In preparation for her newest body of work, The Giants,
Meigs sat inconspicuously in a corner of Victoria, British Columbia’s
Inner Harbour for two consecutive summers observing the scores of
tourists that pass through it on a daily basis. As they strolled,
pointed, and snapped photos, Meigs drew character studies of these
leisure bodies. Back in her studio, she enlarged and transposed her
cartoons to panels using watercolours in a soft palette of yellows
and greys. Each portrait is assembled from a number of tacked-on
components: fabrics dyed in similar colours become idiosyncratic
fashions of these boardwalk denizens, and painted glass spheres capture
their bug-eyed stares underneath flip-up sunglasses and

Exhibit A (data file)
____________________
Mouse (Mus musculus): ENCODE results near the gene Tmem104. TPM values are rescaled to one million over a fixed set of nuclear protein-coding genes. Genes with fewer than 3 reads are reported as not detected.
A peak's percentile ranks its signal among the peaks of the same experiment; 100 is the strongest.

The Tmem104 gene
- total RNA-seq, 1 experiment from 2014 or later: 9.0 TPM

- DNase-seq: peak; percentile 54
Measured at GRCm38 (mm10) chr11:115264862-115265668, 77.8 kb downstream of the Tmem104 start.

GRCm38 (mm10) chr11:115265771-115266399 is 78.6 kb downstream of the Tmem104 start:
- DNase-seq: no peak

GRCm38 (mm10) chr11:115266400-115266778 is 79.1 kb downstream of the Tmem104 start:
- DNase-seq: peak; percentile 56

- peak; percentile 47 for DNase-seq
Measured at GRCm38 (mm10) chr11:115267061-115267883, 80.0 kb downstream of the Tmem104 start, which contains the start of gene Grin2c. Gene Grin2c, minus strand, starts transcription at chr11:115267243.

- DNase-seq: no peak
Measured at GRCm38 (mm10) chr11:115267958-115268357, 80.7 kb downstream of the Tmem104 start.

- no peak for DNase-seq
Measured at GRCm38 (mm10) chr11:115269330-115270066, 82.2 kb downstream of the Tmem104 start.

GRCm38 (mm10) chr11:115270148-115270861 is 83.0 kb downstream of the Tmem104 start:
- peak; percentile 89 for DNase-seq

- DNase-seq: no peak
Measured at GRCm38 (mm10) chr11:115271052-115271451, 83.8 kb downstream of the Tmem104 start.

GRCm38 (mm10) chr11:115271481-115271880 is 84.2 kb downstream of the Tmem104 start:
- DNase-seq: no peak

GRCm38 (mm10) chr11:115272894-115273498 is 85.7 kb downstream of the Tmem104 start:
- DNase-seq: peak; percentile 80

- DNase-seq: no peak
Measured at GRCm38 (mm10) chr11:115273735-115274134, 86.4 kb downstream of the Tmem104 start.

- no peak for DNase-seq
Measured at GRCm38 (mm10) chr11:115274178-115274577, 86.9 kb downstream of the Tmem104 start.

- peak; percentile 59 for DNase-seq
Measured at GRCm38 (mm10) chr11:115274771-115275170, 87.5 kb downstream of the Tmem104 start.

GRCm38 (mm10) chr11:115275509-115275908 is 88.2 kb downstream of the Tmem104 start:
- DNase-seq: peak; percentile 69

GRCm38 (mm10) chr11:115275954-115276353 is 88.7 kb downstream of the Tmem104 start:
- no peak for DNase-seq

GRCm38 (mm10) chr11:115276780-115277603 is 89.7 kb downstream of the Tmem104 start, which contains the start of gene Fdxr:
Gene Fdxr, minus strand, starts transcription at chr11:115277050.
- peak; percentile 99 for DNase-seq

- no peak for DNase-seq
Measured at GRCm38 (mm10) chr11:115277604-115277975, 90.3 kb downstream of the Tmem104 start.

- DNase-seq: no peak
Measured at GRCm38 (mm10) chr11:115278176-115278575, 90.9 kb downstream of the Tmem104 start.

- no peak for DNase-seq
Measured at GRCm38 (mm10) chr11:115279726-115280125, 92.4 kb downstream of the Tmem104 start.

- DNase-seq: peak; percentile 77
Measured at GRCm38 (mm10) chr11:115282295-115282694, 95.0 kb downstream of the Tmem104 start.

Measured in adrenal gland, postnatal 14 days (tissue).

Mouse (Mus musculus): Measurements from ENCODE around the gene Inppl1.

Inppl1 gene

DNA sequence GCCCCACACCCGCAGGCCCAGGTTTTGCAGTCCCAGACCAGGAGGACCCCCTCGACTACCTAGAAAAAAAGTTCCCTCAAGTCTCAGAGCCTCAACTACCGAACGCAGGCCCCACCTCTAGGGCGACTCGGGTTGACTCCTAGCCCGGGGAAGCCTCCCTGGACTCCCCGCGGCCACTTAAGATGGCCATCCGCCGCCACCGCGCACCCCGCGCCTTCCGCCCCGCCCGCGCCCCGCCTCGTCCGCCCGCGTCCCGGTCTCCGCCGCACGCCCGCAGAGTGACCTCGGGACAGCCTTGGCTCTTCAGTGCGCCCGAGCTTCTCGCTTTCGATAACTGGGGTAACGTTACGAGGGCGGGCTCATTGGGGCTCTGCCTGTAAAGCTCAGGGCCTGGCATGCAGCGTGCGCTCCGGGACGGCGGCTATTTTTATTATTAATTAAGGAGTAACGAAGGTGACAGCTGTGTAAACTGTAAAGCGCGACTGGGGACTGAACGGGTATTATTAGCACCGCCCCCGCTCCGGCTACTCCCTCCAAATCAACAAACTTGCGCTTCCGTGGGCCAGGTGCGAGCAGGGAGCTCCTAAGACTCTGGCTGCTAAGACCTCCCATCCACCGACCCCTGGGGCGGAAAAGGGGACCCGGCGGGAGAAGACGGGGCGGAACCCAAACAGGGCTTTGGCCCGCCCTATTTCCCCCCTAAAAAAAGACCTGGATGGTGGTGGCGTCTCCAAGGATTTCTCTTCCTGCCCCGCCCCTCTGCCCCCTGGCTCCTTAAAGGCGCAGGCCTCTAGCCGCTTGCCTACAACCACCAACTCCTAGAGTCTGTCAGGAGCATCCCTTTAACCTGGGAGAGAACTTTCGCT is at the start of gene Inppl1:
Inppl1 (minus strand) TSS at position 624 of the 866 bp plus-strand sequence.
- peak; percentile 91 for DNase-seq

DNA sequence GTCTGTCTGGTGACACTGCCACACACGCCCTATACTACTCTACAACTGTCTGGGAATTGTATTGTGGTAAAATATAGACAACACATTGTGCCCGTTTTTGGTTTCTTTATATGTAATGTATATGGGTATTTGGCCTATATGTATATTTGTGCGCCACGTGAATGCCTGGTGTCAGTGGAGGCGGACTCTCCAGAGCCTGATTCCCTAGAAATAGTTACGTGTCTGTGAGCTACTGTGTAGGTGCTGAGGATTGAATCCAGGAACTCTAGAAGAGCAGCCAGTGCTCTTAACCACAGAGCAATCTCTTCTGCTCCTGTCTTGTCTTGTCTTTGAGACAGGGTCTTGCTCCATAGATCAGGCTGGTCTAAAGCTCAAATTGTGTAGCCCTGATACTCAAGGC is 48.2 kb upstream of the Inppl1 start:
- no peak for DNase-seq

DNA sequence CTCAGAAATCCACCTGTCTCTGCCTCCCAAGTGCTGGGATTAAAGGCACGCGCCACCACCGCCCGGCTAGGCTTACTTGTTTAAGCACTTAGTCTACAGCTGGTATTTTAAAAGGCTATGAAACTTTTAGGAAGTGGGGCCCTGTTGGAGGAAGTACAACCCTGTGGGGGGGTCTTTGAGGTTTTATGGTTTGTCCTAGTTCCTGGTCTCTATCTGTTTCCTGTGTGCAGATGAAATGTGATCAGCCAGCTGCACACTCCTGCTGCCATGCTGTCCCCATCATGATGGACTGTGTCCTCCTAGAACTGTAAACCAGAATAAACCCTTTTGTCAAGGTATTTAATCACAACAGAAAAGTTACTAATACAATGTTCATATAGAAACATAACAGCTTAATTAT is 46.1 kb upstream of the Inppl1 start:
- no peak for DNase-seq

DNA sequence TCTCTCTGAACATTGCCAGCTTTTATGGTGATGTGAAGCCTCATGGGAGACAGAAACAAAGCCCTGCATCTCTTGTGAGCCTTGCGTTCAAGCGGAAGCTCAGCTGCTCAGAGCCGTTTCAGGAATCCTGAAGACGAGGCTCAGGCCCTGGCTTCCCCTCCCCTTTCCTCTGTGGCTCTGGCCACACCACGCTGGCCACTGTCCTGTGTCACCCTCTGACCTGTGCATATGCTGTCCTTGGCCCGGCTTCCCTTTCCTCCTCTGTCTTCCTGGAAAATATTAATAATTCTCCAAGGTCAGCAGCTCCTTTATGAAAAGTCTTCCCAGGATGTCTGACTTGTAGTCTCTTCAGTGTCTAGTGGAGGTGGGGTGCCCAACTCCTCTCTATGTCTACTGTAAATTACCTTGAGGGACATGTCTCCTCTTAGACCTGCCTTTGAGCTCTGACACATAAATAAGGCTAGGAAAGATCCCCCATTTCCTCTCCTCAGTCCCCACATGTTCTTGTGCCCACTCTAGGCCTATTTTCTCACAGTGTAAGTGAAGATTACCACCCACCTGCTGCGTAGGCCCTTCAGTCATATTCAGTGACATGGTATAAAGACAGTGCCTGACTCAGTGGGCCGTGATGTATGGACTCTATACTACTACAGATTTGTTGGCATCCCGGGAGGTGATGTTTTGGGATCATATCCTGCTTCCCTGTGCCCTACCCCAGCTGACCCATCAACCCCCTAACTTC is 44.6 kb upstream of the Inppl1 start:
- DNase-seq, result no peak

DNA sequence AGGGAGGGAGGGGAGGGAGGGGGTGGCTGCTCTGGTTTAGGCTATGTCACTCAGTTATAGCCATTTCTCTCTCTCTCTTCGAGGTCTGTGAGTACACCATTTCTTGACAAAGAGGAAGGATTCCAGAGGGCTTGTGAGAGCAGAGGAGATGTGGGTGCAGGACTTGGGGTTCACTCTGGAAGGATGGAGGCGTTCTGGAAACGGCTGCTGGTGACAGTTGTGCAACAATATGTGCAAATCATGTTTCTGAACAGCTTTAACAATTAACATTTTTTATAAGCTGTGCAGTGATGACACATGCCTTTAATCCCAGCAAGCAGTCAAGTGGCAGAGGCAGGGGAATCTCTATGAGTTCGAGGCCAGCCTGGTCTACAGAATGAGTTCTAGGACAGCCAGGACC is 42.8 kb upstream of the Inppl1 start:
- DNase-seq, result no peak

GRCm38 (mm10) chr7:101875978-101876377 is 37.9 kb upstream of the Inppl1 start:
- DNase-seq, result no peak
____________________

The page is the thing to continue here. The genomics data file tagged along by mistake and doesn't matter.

broad-brimmed hats. Words floating above and behind their heads suggest
preoccupying primal thoughts: buy, eat, look, nap.
Once completed, each “combine” painting was photographed and
reproduced as a digital print near its original scale. Meigs
then excised the “dead space” behind her constructions to create
cutouts that deviate from the conventional square format of
photographs (and painting for that matter). While each print
effectively flattens her forms, their taut shapes return them to objects
Tacked to the wall without frames, each of The Giants mirror the tourists’ transitory movements and their fleeting presences
in the harbour.
Upstairs, a trio of videos titled Three Places present a pub, a fishing cottage, and a crawl space with intense intimacy.